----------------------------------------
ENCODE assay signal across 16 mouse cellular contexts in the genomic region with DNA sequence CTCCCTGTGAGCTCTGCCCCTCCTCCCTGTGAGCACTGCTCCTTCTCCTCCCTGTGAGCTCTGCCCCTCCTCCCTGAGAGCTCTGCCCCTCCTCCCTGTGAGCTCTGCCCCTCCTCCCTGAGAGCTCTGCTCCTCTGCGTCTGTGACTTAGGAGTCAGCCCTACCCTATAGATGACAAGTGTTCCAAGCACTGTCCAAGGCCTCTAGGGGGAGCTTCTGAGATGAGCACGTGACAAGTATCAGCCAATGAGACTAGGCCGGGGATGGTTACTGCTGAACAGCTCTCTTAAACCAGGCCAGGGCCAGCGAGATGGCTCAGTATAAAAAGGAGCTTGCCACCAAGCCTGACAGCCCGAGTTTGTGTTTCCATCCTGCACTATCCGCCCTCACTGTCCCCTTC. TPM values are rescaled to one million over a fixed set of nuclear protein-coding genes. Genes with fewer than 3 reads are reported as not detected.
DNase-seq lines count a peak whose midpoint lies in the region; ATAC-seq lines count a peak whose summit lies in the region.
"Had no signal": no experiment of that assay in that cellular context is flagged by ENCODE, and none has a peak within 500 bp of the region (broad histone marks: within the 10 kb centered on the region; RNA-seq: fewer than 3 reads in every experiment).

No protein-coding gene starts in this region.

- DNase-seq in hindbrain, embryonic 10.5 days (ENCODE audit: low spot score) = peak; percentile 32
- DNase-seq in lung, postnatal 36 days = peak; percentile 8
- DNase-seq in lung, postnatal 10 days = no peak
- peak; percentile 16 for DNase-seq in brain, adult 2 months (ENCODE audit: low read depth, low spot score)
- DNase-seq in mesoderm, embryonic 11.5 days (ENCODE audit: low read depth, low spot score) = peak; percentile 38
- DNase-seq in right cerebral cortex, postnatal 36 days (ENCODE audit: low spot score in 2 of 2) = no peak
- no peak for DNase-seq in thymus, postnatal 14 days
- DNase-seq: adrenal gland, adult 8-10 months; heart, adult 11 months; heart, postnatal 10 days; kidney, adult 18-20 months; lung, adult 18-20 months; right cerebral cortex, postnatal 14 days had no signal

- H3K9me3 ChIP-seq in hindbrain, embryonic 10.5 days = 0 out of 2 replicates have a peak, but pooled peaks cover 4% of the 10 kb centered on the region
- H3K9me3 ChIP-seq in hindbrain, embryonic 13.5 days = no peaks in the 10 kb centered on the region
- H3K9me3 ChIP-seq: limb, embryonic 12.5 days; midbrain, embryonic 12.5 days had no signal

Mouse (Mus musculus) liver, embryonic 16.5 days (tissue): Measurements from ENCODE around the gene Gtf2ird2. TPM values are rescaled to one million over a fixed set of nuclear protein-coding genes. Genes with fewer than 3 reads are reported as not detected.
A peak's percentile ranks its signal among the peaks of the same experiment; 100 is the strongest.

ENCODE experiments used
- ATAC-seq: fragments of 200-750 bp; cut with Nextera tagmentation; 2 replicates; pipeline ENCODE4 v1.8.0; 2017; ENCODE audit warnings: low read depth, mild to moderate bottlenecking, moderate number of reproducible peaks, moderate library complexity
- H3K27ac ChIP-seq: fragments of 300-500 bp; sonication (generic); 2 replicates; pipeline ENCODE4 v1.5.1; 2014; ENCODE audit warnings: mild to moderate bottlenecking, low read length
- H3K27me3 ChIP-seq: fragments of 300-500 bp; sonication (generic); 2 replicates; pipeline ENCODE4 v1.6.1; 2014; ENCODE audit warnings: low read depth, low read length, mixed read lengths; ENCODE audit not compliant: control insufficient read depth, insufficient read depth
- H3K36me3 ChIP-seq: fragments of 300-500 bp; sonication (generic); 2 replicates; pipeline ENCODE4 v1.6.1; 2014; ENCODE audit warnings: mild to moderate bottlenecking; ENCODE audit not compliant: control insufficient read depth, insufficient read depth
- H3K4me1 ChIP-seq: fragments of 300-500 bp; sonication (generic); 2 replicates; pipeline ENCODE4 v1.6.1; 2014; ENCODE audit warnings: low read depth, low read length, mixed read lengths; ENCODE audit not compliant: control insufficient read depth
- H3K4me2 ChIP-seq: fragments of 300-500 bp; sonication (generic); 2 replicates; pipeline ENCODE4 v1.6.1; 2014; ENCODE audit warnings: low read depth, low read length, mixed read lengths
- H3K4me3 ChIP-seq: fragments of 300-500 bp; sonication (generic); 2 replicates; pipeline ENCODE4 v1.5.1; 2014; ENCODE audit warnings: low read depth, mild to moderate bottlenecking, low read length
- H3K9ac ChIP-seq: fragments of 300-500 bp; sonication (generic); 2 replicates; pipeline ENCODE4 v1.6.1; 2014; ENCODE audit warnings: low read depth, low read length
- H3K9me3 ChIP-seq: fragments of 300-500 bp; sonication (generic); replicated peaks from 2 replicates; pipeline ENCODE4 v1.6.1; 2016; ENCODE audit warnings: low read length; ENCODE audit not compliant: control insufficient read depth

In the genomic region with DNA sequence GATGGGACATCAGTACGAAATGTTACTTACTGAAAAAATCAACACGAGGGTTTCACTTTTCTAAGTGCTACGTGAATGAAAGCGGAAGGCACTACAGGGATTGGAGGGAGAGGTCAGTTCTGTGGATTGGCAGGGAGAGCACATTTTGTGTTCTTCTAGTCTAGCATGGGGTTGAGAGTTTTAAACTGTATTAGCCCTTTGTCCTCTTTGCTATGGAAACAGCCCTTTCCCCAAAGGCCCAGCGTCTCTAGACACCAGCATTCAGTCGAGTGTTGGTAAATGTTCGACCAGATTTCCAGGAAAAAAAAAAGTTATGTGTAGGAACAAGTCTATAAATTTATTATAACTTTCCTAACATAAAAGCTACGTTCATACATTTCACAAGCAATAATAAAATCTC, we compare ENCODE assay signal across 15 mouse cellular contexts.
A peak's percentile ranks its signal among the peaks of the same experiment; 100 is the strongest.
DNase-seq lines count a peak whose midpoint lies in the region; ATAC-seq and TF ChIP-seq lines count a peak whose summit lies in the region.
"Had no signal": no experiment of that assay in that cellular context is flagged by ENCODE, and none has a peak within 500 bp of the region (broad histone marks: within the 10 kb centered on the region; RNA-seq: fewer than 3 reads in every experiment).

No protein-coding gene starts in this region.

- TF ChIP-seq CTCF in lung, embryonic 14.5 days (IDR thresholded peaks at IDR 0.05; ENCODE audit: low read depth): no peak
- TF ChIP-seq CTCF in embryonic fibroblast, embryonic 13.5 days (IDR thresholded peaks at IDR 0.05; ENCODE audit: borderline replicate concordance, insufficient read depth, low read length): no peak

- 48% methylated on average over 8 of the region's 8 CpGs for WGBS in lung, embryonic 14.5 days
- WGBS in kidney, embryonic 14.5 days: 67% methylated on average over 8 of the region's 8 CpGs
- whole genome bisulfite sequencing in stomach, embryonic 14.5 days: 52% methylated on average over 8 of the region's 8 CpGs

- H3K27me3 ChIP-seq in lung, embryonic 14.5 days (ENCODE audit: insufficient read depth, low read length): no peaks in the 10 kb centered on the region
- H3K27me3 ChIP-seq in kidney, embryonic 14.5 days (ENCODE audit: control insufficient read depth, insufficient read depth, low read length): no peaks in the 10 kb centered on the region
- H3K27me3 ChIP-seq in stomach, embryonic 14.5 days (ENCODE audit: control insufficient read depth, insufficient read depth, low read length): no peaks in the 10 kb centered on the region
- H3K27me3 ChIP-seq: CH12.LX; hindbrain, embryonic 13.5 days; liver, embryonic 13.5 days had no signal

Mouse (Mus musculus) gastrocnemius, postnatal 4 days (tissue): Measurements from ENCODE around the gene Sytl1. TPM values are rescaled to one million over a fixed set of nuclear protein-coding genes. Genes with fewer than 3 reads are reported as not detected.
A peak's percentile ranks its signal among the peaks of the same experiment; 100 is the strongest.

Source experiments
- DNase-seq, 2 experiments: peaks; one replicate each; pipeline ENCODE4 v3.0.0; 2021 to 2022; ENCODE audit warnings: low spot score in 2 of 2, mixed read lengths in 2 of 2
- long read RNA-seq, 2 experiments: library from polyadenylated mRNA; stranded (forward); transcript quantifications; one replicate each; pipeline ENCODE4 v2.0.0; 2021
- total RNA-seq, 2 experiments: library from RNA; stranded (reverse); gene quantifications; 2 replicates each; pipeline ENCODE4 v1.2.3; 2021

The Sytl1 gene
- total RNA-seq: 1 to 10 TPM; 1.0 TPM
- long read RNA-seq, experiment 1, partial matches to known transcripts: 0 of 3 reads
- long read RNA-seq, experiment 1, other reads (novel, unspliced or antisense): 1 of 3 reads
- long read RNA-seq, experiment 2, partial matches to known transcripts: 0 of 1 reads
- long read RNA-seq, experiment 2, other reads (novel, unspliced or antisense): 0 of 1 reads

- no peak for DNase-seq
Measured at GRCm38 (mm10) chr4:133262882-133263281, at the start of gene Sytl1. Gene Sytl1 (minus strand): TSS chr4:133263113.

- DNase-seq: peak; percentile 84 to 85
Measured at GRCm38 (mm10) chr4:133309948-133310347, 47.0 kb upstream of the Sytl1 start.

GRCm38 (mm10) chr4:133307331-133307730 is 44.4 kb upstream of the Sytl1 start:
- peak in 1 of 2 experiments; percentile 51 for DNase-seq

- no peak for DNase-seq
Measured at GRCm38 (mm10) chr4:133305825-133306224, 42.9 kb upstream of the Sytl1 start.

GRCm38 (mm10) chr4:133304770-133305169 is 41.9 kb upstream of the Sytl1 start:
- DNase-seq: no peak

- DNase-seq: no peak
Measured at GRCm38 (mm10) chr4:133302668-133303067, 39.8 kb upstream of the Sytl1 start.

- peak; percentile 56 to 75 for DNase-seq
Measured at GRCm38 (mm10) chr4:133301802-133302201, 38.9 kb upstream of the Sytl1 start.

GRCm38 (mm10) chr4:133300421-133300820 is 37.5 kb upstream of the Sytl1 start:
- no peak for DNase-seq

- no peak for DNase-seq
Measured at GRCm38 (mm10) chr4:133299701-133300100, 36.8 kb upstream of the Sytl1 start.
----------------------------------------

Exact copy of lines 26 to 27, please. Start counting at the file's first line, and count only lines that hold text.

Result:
- H3K9ac ChIP-seq: fragments of 300-500 bp; sonication (generic); 2 replicates; pipeline ENCODE4 v1.6.1; 2014; ENCODE audit warnings: low read depth, low read length
- H3K9me3 ChIP-seq: fragments of 300-500 bp; sonication (generic); replicated peaks from 2 replicates; pipeline ENCODE4 v1.6.1; 2016; ENCODE audit warnings: low read length; ENCODE audit not compliant: control insufficient read depth